The prevalence of both domestic violence (DV) and HIV among Kenyan women is known to be high. But the relationship between them is unknown. Nationally representative cross-sectional data from married and formerly married women responding to the Kenya Demographic and Health Survey 2008/2009 (n = 2227) were analyzed adjusting for complex survey design. The overall HIV-status was positive for 10.7% of the study participants and differed remarkably between currently married (7.0% HIV+) and formerly married (34.2% HIV+). Prevalence of any form of domestic violence was 44%, 42% and 43% among these groups of women, respectively. Married women who experienced physical violence had a two times higher positive testing for HIV than those without physical violence. The patriarchal nature of African society is known to support a notion of masculinity that perpetuates control over women by their male partners. In many African societies, including Kenya, women are expected to accept and to tolerate male dominance to the extent of rationalizing severe forms, such as domestic violence. Furthermore, age differences in sexual partnerships have long been associated with increased risk of intergenerational HIV transmission., especially between older men and younger women. Younger wives experiencing domestic violence are unlikely to ask their husbands about their HIV status and other previous or current sexual partners, leaving them more vulnerable to HIV infection.
Additional articles in this chapter:
Gladis Asiedu & Karen Myers-Bowman: Gender Differences in the Experiences of HIV/AIDS-Related Stigma: A Qualitative Study in Ghana. Oladapo Okareh et al.: Management of Conflicts Arising from Disclosure of HIV Status Among Married Women in Southwest Nigeria. Sandra Bhatasara and Manase Kudzai Chiweshe: Universal Access to HIV Treatment in the Context of Vulnerability: Female Farm Workers in Zimbabwe. Samaya VanTyler and Laurene Sheilds: Stories of African HIV+ Women Living in Poverty. Winnie Chilemba et al.: Experiences of Emotional Abuse Among Women Living With HIV and AIDS in Malawi.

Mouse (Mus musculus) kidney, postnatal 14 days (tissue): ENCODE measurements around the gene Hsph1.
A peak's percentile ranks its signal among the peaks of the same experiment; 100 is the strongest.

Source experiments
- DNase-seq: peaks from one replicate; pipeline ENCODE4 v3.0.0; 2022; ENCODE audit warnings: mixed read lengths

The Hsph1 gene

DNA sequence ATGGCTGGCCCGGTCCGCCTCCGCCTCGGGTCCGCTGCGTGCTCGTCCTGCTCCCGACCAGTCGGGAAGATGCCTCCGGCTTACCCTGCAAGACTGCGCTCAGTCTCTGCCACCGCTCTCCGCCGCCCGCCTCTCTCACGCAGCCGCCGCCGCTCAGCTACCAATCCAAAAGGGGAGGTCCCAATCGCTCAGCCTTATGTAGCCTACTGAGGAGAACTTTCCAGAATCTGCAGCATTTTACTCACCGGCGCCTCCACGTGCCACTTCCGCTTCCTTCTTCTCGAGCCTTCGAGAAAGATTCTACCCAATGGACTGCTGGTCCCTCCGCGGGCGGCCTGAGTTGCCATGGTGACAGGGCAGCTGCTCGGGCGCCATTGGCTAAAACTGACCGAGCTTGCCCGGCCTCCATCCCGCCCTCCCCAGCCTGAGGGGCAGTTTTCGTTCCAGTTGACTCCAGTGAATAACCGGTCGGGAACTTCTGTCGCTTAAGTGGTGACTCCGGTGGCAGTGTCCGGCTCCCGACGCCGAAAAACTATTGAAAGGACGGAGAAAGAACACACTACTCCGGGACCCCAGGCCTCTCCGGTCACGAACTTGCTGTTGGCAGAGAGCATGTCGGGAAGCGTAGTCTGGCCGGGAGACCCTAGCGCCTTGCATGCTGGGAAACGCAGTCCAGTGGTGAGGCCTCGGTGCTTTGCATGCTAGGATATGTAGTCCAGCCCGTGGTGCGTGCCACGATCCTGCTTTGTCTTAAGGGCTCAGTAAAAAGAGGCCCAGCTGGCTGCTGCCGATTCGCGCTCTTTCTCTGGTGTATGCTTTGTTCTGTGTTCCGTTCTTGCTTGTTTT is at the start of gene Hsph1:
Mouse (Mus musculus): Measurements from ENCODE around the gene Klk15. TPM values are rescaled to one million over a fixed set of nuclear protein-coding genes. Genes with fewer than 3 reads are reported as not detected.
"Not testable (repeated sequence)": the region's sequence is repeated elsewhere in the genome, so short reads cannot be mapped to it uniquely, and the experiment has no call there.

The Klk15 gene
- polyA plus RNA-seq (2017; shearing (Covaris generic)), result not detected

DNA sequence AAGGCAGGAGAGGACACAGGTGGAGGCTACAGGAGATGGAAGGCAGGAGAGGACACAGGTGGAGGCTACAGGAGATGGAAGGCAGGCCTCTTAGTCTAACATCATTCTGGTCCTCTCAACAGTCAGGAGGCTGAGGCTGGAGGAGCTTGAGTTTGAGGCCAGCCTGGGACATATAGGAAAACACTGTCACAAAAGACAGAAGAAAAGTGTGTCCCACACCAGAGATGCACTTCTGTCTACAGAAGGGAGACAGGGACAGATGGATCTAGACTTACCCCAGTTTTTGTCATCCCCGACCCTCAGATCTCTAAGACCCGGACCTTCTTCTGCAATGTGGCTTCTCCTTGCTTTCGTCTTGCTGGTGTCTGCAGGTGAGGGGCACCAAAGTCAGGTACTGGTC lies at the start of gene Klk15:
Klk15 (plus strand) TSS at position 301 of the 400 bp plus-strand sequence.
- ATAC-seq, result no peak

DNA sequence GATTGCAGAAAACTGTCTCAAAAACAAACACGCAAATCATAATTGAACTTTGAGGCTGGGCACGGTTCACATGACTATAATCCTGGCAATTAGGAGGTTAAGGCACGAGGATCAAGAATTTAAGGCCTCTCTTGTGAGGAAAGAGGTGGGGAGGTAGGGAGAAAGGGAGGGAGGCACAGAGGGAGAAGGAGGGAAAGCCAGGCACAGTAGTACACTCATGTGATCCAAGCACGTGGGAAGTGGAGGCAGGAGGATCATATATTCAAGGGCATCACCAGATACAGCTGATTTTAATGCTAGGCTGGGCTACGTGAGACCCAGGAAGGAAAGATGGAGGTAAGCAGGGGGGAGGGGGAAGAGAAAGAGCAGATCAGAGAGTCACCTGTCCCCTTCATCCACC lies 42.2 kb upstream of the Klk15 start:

Part II: Family Violence
Evalina van Wijk and Tracie Harrison: Relationship Difficulties Postrape: Being a Male Intimate Partner of a Female Rape Victim in Cape Town, South Africa.
The authors of this article report on the lived experience of male intimate partners (MIP) postrape in Cape Town. The study was conducted by applying a hermeneutic phenomenological design using longitudinal interviews with nine men over a 6-month period. Over time, the MIP discussed the evolution of their feelings toward their partners. This evolution allowed the researchers to witness as the MIPs struggled with how the rape impacted the foundation for their connection to their partners. The researchers provide insight into the minds of the men as they discussed their relationship with the women in their lives after they were raped. The following themes best relate how these discussions were interpreted: fear of infection, the sex act, given a blind eye, and connecting with her emotions. The prospective study design allowed the researchers to capture changes in meaning, which were subtle but clearly evident as the men moved from a focus of individual needs to the needs of the couple. The findings highlighted how future research should consider the experience of the MIP in the couples´healing postrape.
Additional articles in this chapter:
Anjalee Kohli et al.: Risk for Family Rejection and Associated Mental Health Outcomes Among Conflict-Affected Adult Women Living in Rural Eastern Democratic Republic of Congo. Dorothy Ngozi Ononokpono & Ezinwanne Christiana Azfredrick: Intimate Partner Violence and the Utilization of Maternal Health Care Services in Nigeria.
Part III: Evidence-Based Practice: Birth
Ruth Jackson: The Place of Birth in Kafa Zone, Ethiopia.